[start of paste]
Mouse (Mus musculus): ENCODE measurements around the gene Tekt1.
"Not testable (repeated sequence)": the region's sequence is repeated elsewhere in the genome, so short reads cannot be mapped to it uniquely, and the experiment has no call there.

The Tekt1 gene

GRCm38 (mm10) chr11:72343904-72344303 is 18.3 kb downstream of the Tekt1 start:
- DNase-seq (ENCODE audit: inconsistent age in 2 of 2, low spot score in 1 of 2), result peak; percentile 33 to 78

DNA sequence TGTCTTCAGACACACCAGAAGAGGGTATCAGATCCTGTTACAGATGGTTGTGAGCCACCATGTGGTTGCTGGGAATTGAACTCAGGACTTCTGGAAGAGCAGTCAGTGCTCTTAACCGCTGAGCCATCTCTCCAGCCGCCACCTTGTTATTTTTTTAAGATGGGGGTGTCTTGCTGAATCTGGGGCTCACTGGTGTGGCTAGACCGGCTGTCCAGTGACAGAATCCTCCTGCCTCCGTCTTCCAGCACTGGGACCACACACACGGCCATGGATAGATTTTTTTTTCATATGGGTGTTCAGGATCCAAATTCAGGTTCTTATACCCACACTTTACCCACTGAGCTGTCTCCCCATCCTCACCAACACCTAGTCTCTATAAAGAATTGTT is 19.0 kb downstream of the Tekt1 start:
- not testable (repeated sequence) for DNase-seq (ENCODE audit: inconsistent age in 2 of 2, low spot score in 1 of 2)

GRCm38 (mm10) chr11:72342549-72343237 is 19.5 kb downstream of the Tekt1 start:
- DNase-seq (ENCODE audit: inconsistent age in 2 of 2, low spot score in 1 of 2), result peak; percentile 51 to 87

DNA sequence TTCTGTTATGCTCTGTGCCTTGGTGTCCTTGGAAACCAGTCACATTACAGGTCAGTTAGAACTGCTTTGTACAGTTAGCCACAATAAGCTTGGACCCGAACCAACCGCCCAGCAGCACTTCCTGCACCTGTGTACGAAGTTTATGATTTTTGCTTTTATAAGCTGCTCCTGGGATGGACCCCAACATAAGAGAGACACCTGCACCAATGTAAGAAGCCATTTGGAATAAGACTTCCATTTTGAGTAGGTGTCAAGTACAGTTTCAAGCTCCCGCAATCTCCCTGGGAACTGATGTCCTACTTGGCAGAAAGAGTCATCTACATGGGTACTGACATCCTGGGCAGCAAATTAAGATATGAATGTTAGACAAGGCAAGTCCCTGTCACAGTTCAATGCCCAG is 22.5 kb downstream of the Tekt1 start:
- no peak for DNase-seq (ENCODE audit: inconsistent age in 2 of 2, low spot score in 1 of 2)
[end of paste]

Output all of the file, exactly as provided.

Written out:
Mouse (Mus musculus): ENCODE measurements around the gene Tekt1.
"Not testable (repeated sequence)": the region's sequence is repeated elsewhere in the genome, so short reads cannot be mapped to it uniquely, and the experiment has no call there.

The Tekt1 gene

GRCm38 (mm10) chr11:72343904-72344303 is 18.3 kb downstream of the Tekt1 start:
- DNase-seq (ENCODE audit: inconsistent age in 2 of 2, low spot score in 1 of 2), result peak; percentile 33 to 78

DNA sequence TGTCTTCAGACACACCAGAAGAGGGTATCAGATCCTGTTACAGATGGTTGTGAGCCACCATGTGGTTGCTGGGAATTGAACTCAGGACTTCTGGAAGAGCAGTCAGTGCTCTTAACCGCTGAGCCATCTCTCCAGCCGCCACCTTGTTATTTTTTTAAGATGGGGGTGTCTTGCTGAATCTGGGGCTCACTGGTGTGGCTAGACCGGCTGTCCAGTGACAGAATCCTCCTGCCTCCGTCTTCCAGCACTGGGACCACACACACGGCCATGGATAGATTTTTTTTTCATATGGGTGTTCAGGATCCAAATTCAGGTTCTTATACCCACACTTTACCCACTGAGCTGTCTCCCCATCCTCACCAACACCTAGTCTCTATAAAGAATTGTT is 19.0 kb downstream of the Tekt1 start:
- not testable (repeated sequence) for DNase-seq (ENCODE audit: inconsistent age in 2 of 2, low spot score in 1 of 2)

GRCm38 (mm10) chr11:72342549-72343237 is 19.5 kb downstream of the Tekt1 start:
- DNase-seq (ENCODE audit: inconsistent age in 2 of 2, low spot score in 1 of 2), result peak; percentile 51 to 87

DNA sequence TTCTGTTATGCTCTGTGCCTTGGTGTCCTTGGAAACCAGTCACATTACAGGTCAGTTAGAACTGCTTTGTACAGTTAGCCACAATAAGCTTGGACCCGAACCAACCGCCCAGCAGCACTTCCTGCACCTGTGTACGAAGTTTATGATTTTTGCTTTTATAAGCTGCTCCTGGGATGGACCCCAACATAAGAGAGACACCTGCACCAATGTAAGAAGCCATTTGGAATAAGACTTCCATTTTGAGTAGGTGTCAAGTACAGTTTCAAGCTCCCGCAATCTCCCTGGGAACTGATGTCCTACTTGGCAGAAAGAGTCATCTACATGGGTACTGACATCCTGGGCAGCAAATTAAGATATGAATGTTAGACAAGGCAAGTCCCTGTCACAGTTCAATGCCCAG is 22.5 kb downstream of the Tekt1 start:
- no peak for DNase-seq (ENCODE audit: inconsistent age in 2 of 2, low spot score in 1 of 2)